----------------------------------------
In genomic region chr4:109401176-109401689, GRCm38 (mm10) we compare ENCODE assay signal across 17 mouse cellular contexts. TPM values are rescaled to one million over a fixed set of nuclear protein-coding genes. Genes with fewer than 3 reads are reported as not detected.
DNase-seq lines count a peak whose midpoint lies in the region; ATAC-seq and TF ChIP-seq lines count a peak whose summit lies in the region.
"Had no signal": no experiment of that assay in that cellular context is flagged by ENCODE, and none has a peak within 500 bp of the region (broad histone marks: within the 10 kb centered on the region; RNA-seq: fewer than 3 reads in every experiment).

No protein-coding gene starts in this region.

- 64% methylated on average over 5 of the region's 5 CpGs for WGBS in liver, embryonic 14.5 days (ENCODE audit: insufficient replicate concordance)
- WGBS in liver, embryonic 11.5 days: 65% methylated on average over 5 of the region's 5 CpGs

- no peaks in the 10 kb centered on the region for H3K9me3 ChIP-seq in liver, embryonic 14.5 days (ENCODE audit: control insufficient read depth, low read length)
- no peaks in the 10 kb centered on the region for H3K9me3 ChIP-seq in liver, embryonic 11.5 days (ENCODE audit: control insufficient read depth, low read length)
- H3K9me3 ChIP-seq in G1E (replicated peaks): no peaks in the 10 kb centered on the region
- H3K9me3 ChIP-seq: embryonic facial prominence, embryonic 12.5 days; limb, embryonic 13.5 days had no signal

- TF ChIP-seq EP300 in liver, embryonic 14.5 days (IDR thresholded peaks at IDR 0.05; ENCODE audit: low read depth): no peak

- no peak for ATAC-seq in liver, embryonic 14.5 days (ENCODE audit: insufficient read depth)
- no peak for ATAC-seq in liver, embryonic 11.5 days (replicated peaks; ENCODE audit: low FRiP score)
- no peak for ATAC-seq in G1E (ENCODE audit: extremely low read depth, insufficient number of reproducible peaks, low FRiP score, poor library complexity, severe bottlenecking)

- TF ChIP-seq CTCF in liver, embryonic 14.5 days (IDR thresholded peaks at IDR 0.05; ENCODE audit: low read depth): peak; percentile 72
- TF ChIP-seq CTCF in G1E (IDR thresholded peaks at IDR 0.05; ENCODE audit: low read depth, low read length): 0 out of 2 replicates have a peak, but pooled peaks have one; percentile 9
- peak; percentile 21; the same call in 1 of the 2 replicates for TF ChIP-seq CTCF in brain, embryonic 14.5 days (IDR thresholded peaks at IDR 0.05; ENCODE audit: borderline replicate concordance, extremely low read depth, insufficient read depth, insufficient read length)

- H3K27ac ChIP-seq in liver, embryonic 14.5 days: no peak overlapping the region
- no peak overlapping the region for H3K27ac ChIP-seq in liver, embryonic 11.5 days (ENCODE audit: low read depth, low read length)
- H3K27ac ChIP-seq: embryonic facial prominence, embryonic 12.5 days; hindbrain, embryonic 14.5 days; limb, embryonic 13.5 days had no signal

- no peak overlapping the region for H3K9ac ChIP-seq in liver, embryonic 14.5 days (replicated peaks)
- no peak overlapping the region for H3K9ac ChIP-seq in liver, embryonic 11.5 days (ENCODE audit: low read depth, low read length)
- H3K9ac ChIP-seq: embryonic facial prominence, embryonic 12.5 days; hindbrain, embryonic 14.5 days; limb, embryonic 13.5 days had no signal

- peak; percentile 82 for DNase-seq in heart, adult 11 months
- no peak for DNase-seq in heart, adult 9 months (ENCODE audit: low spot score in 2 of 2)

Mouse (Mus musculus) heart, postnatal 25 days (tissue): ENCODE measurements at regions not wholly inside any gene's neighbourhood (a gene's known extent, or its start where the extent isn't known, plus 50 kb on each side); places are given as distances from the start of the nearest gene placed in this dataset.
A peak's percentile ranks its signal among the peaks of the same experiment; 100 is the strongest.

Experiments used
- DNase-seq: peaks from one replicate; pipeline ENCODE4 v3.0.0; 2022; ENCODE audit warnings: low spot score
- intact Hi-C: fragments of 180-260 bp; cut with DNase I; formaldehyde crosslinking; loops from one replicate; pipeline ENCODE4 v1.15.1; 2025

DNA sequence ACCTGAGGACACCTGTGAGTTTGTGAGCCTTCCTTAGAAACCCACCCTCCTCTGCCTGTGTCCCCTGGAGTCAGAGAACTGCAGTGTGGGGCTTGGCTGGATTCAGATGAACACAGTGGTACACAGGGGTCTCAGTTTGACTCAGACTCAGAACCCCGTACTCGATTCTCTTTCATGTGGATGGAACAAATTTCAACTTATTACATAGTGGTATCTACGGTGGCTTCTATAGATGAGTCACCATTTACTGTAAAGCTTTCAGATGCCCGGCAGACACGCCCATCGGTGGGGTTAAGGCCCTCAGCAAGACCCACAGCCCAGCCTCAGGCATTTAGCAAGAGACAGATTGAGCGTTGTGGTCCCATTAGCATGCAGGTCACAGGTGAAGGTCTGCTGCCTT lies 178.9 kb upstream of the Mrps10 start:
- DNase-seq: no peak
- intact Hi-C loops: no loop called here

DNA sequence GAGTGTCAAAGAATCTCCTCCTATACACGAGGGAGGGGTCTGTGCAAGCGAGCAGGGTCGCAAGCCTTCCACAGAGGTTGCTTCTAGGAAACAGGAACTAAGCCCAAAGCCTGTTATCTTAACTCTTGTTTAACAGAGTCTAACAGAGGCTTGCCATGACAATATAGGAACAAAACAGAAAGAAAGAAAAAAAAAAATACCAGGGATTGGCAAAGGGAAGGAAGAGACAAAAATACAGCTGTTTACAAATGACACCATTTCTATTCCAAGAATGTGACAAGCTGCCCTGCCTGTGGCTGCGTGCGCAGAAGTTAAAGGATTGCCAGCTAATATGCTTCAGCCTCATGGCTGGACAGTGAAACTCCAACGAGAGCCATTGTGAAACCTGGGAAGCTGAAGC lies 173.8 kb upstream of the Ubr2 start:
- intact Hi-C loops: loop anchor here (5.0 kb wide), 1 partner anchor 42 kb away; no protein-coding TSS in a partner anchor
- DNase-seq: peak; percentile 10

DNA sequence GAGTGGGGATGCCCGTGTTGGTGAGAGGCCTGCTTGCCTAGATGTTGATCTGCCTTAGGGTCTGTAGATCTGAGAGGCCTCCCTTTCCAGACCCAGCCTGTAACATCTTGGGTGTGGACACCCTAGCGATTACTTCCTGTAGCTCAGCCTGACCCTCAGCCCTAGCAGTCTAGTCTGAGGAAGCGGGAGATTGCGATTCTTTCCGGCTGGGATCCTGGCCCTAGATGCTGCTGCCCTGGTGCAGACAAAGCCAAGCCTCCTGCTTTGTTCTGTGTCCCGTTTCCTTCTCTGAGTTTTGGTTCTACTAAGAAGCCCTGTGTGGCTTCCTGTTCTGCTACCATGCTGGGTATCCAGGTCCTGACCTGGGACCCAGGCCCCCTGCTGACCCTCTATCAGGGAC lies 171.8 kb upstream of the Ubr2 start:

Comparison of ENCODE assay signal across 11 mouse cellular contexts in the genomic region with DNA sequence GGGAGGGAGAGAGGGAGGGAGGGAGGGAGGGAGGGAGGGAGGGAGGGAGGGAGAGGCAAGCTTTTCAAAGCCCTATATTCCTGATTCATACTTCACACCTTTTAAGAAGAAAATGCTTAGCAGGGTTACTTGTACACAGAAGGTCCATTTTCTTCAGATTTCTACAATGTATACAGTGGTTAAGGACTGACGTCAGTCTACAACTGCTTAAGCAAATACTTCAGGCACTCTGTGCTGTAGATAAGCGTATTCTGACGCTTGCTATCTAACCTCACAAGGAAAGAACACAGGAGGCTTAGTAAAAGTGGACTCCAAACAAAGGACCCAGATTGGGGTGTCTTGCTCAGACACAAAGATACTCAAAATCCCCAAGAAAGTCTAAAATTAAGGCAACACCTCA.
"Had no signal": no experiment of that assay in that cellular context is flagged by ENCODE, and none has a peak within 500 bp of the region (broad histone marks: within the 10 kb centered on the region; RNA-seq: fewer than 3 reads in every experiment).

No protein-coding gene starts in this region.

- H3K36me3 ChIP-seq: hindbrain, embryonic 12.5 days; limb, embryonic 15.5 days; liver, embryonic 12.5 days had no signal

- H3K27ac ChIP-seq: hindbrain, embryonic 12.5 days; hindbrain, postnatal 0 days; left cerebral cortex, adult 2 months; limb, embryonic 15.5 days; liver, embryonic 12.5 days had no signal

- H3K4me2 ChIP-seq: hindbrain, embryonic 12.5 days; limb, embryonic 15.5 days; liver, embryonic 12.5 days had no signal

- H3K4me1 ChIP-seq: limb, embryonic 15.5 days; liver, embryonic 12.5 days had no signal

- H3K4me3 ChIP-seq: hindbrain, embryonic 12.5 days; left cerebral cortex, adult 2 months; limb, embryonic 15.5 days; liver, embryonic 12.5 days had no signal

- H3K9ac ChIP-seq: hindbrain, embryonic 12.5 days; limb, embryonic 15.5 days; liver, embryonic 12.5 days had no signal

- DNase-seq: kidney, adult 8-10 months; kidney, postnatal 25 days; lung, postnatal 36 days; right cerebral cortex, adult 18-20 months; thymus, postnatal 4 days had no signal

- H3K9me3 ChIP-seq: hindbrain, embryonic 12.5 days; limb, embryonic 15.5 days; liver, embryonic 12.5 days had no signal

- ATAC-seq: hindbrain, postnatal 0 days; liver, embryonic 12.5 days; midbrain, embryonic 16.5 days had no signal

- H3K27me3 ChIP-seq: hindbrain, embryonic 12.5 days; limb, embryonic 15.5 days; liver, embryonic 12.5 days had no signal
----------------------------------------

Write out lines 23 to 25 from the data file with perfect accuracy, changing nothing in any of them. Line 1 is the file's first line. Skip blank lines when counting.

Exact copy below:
- H3K9ac ChIP-seq: embryonic facial prominence, embryonic 12.5 days; hindbrain, embryonic 14.5 days; limb, embryonic 13.5 days had no signal

- peak; percentile 82 for DNase-seq in heart, adult 11 months
- no peak for DNase-seq in heart, adult 9 months (ENCODE audit: low spot score in 2 of 2)